The Rabisch cultural association, founded in 2009, is involved for several years in the promotion of the rich historical and artistic heritage in Emilia Romagna, Bologna and its province. The activity focused until now on several levels: events, conferences, debates, workshops, cataloging campaigns, professional training courses in the historical – artistic sector and in conservation, management and protection of cultural heritage. In December 2015, the association founded, in collaboration with the prestigious Casa Lyda Borelli foundation, the new School of Art History "Francesco Arcangeli". The aim is to present this fascinating discipline in a clear and engaging way, proposing seminars and courses of high scientific value. Rabisch also manages the web site Ars Romanica, born within the project "Romanica. Emilia Romagna Medieval Monuments" and winner of the “Young, Atypical & Multimedia-Savvy”, initiative of the Accordo di Programma Quadro on the subject of young politics: “Young, Evolved and Aware” (GECO) of the Region of Emilia-Romagna. The association's purpose is indeed to enhance the artistic and cultural beauties of the territory and to this end, it offers to all its members guided tours led by expert art historians. This high quality service is also available for non-members, which can take advantage of already made tours or customizations. In line with its dissemination and promotion goals, the association also offers guided tours dedicated to schools of all levels.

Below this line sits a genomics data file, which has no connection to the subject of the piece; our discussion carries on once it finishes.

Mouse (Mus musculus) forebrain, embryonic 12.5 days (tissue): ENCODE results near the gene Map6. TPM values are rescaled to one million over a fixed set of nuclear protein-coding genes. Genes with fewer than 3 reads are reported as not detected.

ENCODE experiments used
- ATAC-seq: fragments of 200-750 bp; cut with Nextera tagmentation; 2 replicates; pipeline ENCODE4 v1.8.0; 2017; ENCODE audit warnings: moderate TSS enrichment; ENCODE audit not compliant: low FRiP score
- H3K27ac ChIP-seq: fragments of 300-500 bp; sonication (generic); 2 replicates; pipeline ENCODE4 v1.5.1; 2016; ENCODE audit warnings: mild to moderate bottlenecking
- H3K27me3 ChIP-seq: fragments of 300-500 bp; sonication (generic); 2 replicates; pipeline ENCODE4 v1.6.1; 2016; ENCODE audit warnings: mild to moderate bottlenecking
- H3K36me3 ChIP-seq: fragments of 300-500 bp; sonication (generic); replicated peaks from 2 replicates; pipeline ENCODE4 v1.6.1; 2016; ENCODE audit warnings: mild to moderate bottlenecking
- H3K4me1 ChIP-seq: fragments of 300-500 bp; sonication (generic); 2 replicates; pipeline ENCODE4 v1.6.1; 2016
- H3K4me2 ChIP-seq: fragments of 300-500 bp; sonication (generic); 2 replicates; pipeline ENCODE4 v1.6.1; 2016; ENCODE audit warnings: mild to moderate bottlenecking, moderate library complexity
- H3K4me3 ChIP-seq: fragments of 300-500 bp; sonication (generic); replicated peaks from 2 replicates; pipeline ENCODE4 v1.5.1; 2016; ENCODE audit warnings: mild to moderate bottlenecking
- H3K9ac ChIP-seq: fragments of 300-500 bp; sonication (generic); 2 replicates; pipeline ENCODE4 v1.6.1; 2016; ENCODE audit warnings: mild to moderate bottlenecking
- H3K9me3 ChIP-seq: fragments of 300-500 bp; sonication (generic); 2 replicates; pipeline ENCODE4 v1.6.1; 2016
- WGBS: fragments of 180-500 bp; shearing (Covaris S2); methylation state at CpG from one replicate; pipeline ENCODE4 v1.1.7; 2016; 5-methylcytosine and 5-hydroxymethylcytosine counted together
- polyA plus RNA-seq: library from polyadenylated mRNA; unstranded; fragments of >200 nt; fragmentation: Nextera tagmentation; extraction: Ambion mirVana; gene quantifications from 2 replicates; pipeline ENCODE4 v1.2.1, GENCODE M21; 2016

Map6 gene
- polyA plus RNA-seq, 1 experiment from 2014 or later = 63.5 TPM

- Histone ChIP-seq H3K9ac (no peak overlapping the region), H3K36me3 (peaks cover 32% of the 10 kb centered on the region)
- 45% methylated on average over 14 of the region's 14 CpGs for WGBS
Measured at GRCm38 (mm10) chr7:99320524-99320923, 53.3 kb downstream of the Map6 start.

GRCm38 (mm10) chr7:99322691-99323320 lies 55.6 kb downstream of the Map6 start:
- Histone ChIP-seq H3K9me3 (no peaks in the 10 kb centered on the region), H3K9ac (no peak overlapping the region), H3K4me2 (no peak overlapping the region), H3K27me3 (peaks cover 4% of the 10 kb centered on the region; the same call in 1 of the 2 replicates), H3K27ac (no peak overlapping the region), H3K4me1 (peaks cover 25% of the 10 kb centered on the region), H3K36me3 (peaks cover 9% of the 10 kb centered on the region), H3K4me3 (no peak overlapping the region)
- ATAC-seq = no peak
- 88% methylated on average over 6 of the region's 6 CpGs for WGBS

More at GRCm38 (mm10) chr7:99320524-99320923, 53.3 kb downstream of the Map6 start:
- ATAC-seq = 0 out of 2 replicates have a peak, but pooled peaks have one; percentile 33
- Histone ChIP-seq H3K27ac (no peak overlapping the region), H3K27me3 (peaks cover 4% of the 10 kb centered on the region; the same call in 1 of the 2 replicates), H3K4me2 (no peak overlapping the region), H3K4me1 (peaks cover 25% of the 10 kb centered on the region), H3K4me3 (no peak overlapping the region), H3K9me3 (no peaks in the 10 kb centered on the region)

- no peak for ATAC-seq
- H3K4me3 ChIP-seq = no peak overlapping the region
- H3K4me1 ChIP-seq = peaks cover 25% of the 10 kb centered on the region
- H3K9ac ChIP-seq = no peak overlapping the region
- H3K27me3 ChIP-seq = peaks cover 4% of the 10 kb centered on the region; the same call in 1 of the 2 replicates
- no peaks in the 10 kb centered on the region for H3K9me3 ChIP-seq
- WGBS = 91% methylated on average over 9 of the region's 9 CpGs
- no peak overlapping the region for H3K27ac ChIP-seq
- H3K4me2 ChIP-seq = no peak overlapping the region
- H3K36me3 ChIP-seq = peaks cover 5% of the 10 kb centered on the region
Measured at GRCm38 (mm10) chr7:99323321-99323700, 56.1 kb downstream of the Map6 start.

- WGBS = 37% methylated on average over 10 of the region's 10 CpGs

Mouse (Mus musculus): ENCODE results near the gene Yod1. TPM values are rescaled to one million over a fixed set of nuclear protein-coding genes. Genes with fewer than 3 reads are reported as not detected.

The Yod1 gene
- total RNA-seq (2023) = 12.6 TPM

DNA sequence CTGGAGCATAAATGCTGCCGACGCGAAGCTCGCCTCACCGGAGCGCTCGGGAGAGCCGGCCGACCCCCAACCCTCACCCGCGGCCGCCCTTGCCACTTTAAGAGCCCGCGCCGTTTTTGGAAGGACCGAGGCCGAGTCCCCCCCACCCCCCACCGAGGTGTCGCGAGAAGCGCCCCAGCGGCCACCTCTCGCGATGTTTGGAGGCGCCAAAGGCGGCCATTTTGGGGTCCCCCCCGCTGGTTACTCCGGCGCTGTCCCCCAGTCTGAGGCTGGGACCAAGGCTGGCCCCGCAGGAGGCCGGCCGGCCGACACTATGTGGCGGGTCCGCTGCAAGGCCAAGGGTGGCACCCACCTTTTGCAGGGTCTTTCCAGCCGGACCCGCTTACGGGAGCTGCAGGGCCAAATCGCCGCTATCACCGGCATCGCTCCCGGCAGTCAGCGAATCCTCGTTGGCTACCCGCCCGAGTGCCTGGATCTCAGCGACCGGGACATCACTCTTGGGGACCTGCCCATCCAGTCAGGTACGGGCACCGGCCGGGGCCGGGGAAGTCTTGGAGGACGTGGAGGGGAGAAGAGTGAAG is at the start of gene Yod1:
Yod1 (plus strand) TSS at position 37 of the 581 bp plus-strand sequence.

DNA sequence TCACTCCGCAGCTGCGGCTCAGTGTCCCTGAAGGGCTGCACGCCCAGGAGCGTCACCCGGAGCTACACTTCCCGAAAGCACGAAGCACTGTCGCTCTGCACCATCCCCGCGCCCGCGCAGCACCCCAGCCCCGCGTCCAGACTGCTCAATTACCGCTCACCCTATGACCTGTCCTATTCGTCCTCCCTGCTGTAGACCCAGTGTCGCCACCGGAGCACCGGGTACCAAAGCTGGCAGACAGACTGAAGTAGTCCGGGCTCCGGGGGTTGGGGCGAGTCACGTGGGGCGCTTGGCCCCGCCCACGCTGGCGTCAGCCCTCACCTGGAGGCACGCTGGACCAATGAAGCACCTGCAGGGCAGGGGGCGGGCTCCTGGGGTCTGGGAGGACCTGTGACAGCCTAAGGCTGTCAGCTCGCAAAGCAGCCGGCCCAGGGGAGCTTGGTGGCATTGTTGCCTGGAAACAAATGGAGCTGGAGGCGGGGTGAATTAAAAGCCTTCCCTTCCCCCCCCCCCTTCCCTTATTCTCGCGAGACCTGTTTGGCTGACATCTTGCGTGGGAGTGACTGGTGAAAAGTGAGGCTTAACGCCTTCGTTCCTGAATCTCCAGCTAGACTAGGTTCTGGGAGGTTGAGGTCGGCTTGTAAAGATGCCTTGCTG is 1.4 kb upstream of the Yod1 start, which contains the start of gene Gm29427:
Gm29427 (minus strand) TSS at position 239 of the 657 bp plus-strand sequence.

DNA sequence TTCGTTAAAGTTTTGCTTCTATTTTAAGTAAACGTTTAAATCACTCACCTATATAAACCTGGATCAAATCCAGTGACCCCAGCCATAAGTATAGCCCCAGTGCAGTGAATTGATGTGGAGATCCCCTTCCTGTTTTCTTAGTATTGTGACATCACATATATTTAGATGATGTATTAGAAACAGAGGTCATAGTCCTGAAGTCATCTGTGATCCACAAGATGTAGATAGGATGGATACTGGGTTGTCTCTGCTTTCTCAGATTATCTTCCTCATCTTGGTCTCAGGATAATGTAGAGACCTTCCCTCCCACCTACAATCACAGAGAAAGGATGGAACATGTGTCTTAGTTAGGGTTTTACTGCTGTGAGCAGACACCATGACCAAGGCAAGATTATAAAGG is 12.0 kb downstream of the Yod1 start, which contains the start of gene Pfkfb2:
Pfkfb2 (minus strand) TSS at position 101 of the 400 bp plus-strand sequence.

The term "Rabisch" or “arabesque” comes from the Lombard dialect, but it is also the title of a collection of poems in dialect made by the painter and author of essays Giovanni Paolo Lomazzo. The work, published in Milan in 1589, is closely linked to the Accademia dei Facchini of Val di Blenio, where Lomazzo was Nadab (Abbot) with the name of Compa Zavargna. The logo - a monkey sharpening the knife with a grinding wheel - is inspired by the grotesques painted in the marginalia of the magnificent frieze painted by Carracci brothers in the Camerino of Europa in Palazzo Fava in Bologna.